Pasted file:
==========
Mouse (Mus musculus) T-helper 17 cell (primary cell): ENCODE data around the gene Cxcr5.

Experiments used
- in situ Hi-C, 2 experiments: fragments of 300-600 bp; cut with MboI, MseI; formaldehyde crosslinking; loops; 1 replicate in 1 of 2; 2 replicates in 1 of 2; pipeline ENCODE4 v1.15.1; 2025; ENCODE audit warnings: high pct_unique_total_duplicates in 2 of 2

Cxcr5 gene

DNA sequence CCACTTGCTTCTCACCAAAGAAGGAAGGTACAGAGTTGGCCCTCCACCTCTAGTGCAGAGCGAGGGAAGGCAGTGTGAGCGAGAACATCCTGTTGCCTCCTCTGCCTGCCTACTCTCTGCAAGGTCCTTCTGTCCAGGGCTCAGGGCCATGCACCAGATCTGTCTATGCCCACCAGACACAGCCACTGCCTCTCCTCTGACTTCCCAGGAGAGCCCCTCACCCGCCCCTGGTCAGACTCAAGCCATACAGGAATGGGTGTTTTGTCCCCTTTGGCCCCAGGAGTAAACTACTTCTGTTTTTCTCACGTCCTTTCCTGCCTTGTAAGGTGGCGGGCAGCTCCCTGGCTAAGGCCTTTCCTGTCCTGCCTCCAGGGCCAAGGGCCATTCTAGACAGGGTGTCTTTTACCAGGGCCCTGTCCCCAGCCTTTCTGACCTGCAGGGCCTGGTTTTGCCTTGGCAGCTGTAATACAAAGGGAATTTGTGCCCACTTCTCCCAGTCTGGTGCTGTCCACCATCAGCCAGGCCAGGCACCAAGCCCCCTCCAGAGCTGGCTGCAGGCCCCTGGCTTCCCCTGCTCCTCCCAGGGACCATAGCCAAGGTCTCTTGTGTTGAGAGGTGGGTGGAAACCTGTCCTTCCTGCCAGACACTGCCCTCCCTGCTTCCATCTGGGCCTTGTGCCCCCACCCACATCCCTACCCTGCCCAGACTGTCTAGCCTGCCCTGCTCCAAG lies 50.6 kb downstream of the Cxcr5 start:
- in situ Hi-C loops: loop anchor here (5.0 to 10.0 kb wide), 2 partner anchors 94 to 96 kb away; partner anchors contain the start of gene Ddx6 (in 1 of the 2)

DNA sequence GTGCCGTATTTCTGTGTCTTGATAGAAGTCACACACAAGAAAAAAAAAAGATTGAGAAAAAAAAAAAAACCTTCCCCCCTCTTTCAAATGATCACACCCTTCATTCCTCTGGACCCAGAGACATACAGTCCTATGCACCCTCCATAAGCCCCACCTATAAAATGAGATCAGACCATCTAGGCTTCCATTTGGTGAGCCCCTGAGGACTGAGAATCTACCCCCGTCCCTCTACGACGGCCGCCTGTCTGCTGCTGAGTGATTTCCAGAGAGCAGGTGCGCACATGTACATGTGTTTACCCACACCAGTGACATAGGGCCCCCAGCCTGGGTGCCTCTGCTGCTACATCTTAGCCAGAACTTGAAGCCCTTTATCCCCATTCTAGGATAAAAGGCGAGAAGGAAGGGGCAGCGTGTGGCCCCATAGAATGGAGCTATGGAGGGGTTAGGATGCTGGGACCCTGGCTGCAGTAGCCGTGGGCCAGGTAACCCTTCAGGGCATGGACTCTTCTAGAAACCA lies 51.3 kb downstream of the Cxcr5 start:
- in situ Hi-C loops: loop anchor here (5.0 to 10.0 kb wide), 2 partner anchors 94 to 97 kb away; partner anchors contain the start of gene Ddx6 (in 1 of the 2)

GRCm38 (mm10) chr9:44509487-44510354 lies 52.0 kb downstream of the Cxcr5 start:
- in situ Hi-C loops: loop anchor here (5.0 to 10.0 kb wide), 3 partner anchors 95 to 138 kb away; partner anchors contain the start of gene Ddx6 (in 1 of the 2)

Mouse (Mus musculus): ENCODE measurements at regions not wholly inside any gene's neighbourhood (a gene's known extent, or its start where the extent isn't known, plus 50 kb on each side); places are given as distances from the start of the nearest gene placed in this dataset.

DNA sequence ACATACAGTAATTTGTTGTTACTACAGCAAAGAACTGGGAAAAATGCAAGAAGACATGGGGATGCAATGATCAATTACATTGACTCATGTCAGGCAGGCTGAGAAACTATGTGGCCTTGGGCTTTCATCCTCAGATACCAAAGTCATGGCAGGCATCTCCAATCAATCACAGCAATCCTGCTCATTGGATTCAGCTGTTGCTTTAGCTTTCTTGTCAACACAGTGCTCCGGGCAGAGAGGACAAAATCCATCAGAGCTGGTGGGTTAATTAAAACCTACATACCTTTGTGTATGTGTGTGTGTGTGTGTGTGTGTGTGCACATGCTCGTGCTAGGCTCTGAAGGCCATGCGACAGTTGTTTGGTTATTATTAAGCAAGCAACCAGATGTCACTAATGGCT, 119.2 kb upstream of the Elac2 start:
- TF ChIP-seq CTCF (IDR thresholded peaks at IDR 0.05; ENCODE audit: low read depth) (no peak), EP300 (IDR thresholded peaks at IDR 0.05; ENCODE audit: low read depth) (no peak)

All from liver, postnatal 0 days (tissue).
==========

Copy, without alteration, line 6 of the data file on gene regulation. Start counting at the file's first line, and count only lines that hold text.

- in situ Hi-C loops: loop anchor here (5.0 to 10.0 kb wide), 2 partner anchors 94 to 96 kb away; partner anchors contain the start of gene Ddx6 (in 1 of the 2)